HMGB1: an overview of its versatile roles in the pathogenesis of colorectal cancer

  • Kim Jun Cheng
  • Mohammed Abdullah Alshawsh
  • Elsa Haniffah Mejia Mohamed
  • Surendran Thavagnanam
  • Ajantha Sinniah
  • Zaridatul Aini IbrahimEmail author



In recent years, the high mobility group box-1 (HMGB1) protein, a damage-associated molecular pattern (DAMP) molecule, has been found to play multifunctional roles in the pathogenesis of colorectal cancer. Although much attention has been given to the diagnostic and prognostic values of HMGB1 in colorectal cancer, the exact functional roles of the protein as well as the mechanistic pathways involved have remained poorly defined. This systematic review aims to discuss what is currently known about the roles of HMGB1 in colorectal cancer development, growth and progression, and to highlight critical areas for future investigations. To achieve this, the bibliographic databases Pubmed, Scopus, Web of Science and ScienceDirect were systematically screened for articles from inception till June 2018, which address associations of HMGB1 with colorectal cancer.


HMGB1 plays multiple roles in promoting the pathogenesis of colorectal cancer, despite a few contradicting studies. HMGB1 may differentially regulate disease-related processes, depending on the redox status of the protein in colorectal cancer. Binding of HMGB1 to various protein partners may alter the impact of HMGB1 on disease progression. As HMGB1 is heavily implicated in the pathogenesis of colorectal cancer, it is crucial to further improve our understanding of the functional roles of HMGB1 not only in colorectal cancer, but ultimately in all types of cancers.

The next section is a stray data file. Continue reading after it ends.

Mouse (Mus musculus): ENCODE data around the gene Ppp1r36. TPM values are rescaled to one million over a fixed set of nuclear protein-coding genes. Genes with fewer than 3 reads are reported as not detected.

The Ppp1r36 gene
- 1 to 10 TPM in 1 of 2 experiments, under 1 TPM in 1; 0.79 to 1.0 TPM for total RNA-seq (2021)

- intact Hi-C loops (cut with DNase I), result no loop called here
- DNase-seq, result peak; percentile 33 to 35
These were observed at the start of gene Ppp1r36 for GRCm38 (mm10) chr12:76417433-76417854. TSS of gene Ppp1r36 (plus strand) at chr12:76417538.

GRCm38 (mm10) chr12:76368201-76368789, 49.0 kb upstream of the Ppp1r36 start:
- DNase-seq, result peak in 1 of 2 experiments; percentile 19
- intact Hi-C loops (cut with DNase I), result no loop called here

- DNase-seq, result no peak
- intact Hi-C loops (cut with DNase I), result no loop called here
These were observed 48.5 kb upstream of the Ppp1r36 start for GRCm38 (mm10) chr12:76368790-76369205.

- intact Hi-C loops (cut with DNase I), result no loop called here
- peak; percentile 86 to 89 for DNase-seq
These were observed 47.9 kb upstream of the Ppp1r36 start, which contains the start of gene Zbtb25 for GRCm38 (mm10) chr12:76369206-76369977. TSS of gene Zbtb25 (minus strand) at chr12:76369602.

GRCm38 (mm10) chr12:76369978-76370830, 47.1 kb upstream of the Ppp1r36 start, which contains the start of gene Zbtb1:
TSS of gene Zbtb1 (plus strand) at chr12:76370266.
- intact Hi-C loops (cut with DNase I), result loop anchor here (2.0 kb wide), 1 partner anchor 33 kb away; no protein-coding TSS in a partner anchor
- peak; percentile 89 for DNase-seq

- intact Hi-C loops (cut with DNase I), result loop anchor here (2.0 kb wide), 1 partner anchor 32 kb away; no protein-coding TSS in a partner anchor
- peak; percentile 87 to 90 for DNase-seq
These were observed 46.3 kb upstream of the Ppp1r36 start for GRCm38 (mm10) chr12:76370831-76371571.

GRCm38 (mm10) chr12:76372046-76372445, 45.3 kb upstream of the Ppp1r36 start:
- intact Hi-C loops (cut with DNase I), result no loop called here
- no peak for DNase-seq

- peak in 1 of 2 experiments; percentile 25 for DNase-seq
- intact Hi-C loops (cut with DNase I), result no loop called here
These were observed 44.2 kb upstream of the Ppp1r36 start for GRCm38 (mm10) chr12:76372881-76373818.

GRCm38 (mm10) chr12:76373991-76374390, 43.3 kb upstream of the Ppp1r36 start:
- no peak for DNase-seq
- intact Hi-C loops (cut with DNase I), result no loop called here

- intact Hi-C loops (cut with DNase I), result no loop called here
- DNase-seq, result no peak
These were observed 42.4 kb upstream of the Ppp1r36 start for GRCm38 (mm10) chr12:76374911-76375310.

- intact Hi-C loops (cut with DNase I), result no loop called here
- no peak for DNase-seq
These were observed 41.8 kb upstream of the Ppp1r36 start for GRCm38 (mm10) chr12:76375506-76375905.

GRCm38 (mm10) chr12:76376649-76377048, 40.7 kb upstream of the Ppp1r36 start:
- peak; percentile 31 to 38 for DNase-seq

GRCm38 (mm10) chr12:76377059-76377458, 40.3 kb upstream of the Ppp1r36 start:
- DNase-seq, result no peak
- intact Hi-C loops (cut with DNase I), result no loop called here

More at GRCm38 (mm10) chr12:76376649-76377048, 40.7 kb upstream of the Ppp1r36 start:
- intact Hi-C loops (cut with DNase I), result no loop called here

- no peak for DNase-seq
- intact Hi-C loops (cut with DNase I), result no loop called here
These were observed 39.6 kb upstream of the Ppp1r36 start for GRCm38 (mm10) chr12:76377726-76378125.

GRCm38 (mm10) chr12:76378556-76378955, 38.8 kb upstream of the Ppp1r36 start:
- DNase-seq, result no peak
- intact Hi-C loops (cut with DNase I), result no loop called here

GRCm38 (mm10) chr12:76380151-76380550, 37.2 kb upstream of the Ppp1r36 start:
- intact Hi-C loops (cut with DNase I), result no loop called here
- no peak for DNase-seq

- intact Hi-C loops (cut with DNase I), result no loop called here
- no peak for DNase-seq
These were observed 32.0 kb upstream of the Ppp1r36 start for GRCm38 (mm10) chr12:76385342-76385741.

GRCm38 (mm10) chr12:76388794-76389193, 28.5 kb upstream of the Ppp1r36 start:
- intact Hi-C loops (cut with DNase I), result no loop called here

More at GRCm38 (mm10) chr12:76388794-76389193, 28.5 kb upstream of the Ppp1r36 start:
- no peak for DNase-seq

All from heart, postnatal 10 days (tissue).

Colorectal cancer High mobility group box 1 DAMP 



All authors would like to thank Thanusha Ganesan for her kind assistance and contributions.

Funding information

This research was supported by the University of Malaya Research Fund Assistance (BKP) (Grant no. BK021–2018).

Compliance with ethical standards

Conflict of interest

On behalf of all authors, the corresponding author states that there is no conflict of interest.

Supplementary material

13402_2019_477_MOESM1_ESM.docx (68 kb)
ESM 1 (DOCX 67 kb)
13402_2019_477_MOESM2_ESM.pptx (64 kb)
ESM 2 Supplementary Fig. 1. Overall Kaplan-Meier survival estimates (adapted from [104, 105]). Cases without genetic alterations in HMGB1, shown in blue (n = 509), exhibit lower overall survival rates compared to cases without, shown in red (n = 13). (PPTX 63 kb)
13402_2019_477_MOESM3_ESM.pptx (63 kb)
ESM 3 Supplementary Fig. 2. Disease/progression-free Kaplan-Meier estimates (adapted from [104, 105]). Cases without genetic alterations in HMGB1, shown in blue (n = 188), exhibit higher relapse rates compared to cases without, shown in red (n = 9). (PPTX 63 kb)


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Copyright information

© International Society for Cellular Oncology 2019

Authors and Affiliations

  1. 1.Department of Pharmacology, Faculty of MedicineUniversity of MalayaKuala LumpurMalaysia
  2. 2.Paediatric DepartmentRoyal London HospitalLondonUK

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